I’m sure you’ve notice those year-end photo montages going around on Facebook this past week.
You know, the ones that generically start with, “It’s been a great year! Thanks for being part of it.” And end with the optimistic, “See you next year!”
Today, as I was scrolling through my newsfeed, I noticed that one of my friends posted one that was quite different from the rest. She had changed hers to start off with the words, “Recently all I did was have a baby. That’s depressing.” I continued through the slideshow. It started off the beginning of the year with the amazing fiber art she is well known for, narrated with, “Pre-baby: I made things.” The rest of the photos from the year were all of her little guy with captions like, “Baby,” and “More baby,” and finally just, “Meh.” Yes, she was right. The whole thing looked just like she had become a mother, but hadn’t really done anything else.
In a comment she explained her thinking behind the captions and said she had chosen the word depressing, not about the baby, but because the Facebook algorithm had only chosen photos of her baby to represent her life in 2014, forcing anything creative or non-baby related to take a back seat. She speculated that perhaps the photos had been chosen by number of likes, but in the end she was disappointed that it made it look like her life had been usurped or replaced when her little one popped onto the scene. As if her only worth now was being a mother, not a full person. And wow, if there is anything I can relate to, it is certainly that feeling.
The same thing happened to me when Wolfy was little but it wasn’t through an algorithm, it really was my whole life. Our family photo album for the year I became a mother starts with Wolfy’s birth and ends when he turns one year old. It doesn’t have any pictures of my husband and I posing as a couple and of course neither of us is ever alone in a picture doing something that we used to love. When I look back on that year, there really wasn’t much time spent in this way and even on those extremely rare occasions when we did go out for our anniversary or with friends, those sparse hours just seemed like a footnote to this other big ongoing event.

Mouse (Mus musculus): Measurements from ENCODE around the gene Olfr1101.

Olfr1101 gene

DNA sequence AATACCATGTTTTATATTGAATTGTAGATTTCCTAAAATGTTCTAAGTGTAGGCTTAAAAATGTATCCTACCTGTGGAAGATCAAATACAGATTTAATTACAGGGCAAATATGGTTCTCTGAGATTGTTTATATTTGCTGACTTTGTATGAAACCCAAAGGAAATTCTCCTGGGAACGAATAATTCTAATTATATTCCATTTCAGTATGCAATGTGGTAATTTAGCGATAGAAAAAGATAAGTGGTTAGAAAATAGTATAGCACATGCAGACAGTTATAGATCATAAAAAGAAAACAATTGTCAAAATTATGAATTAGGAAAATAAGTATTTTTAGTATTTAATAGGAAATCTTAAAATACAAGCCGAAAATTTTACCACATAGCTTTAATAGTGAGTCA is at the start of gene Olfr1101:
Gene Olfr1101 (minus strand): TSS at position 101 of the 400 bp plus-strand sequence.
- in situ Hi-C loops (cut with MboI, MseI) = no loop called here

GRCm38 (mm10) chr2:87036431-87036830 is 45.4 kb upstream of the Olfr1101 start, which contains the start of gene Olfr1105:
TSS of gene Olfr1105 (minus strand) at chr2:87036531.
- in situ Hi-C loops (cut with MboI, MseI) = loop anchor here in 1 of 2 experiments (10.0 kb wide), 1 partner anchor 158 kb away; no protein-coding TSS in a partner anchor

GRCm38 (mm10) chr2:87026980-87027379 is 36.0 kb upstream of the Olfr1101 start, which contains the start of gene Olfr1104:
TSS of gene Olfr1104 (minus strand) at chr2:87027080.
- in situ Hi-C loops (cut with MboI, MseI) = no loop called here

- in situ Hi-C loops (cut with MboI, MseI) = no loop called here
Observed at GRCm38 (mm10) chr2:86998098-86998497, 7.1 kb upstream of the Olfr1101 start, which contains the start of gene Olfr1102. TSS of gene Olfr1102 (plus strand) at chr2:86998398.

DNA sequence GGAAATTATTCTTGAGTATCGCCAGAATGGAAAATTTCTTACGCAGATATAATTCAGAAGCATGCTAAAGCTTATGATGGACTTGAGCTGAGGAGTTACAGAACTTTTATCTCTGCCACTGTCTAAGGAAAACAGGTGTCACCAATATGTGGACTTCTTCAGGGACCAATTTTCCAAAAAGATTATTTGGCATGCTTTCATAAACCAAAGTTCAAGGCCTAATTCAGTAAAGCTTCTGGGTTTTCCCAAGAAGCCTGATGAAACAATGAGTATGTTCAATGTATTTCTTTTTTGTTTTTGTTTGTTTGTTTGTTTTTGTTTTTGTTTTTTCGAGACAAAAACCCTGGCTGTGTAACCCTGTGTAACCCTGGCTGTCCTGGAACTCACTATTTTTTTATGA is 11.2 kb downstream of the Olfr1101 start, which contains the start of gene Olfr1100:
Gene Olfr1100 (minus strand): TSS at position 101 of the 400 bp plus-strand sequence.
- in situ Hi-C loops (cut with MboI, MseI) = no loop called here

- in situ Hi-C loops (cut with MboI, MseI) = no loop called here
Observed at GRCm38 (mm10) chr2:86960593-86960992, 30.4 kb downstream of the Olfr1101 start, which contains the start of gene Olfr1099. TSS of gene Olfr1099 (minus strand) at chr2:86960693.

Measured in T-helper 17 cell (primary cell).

Like my Facebook friend, I also feel like my life was usurped when my little guy came onto the scene.
If you read this blog at all, you know that I feel extremely lucky to get to be Wolfy’s mother, but I also know that I’ve lost myself in the process. For example, creating, maintaining, and writing this blog is the only thing I’ve done since I became a mother that is simply for my own pleasure. And like my friend on Facebook, I used to, “make stuff,’ and it is only now, when I’m expecting another baby, that I’m finally working on a piece of fiber art – as a gift for the new little one. In fact, expecting another little baby has illustrated to me how much of myself I’ve lost. I’m currently six weeks away from my due date and scrambling to see friends I haven’t spent one-on-one time with in the past three years. I’m frantically trying to schedule blog posts far in advance and hoping to finish my taxes early because I have more than a tiny little inkling of what’s ahead and I know you might as well say goodbye to yourself that first year.
The image I associate with these young years is a big swimming pool. And I’ve jumped off into the deep end and I’m just trying to tread water. Someday that pool won’t really exist. My little boy and new baby girl will grow up. They won’t need me. Little feet won’t kick me in bed and no one will ask for my help with a 24-piece puzzle. I won’t fold someone else’s tiny laundry or cut up someone else’s food into tiny bites. And while sometimes that all becomes a little overwhelming, and treading water starts to feel more like drowning, I remember that I will actually miss all of this. A lot. Especially when some teenage boy is hiding behind the closed door of his bedroom or I’m lucky if I get a call from him on a weekly basis. I know that there is a future ahead of me when I will feel special to get a fleeting hug. And on a day in the not-so-distant-future, I will miss the feeling of burying my nose in the warm, clean smell of my boy’s neck.
You can tell me it doesn’t have to be this way or that it isn’t like this for you and I will not think you are a selfish person. Maybe you are a very sensible, healthy person. And I don’t know if my friend on Facebook would agree that this is how motherhood feels for her and either way, I think she is a great parent. Posting what she did took an enormous amount of honesty and bravery. But this is how being a mother has worked for me so far. This is the experience with motherhood that I have chosen. I am living my life in the deep end of the pool. I tell myself, “Enjoy the deep end now – there will be time for that other stuff later.”